Updated: May 2
Through the use of oral history and historical research, this article examines how housing segregation, and school integration and desegregation combined to elevate Latinos over blacks in two Chicago communities in the 1970s and 1980s, while whites discriminated against both groups.
White Chicagoans and policy makers used the racial scripts typically ascribed to blacks as a guide for how to treat Latinos when they integrated the Ashburn and Chicago Lawn communities and schools. Racial scripts such as property destruction, violence, and protests were used to decide who could live in the communities and how they would be treated.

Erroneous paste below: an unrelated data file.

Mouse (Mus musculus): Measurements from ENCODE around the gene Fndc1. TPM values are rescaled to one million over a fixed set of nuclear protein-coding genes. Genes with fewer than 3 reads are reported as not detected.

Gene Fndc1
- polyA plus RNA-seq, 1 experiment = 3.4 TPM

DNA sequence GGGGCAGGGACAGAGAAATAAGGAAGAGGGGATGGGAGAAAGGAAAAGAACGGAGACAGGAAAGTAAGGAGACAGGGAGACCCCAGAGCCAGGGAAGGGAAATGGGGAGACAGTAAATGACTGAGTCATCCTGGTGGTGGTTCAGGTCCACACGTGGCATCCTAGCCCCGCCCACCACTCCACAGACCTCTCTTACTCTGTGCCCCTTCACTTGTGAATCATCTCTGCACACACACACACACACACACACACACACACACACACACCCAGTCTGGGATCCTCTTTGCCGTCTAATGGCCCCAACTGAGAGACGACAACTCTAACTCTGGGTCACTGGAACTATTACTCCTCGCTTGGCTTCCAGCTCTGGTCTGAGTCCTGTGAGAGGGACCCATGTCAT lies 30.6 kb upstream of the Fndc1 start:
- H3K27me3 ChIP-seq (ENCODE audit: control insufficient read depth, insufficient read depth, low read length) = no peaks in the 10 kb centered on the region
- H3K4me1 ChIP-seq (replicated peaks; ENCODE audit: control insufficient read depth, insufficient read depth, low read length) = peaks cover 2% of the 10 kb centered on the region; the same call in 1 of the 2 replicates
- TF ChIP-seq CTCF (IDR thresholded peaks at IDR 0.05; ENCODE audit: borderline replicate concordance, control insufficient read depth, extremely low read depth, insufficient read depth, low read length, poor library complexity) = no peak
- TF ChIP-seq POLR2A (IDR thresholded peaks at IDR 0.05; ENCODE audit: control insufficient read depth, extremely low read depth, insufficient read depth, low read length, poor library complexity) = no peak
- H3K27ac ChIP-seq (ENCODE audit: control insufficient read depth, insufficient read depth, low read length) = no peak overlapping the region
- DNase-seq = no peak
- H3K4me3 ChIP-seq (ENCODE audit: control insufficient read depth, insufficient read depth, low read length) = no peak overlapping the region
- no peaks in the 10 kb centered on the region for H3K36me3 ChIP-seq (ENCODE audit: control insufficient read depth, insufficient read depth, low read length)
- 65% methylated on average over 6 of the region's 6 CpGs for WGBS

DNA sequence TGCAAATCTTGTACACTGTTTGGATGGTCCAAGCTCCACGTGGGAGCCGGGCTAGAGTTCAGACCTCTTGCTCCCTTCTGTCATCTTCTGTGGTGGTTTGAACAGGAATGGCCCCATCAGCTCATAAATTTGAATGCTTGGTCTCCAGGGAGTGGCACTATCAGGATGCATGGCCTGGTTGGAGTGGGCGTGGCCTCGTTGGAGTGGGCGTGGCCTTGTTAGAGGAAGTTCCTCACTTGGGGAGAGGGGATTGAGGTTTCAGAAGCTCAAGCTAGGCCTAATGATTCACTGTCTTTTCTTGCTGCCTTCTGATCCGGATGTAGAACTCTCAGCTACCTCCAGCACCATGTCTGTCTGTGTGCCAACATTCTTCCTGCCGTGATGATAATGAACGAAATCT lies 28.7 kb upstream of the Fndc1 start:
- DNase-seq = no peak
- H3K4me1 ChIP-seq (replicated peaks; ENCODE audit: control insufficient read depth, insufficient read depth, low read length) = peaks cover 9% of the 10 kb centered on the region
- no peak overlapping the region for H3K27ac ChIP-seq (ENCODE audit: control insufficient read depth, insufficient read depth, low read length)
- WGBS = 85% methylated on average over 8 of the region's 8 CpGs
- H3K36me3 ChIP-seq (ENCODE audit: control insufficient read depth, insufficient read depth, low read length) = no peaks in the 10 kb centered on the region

Within the communities’ schools, bullying, academic tracking, and restrictions on Spanish language use determined which students were acceptable. When blacks were bused into those same schools, community protests against school busing elevated Latinos largely because they already lived in the neighborhoods. This represented the stratification of racial/ethnic groups in those schools and communities.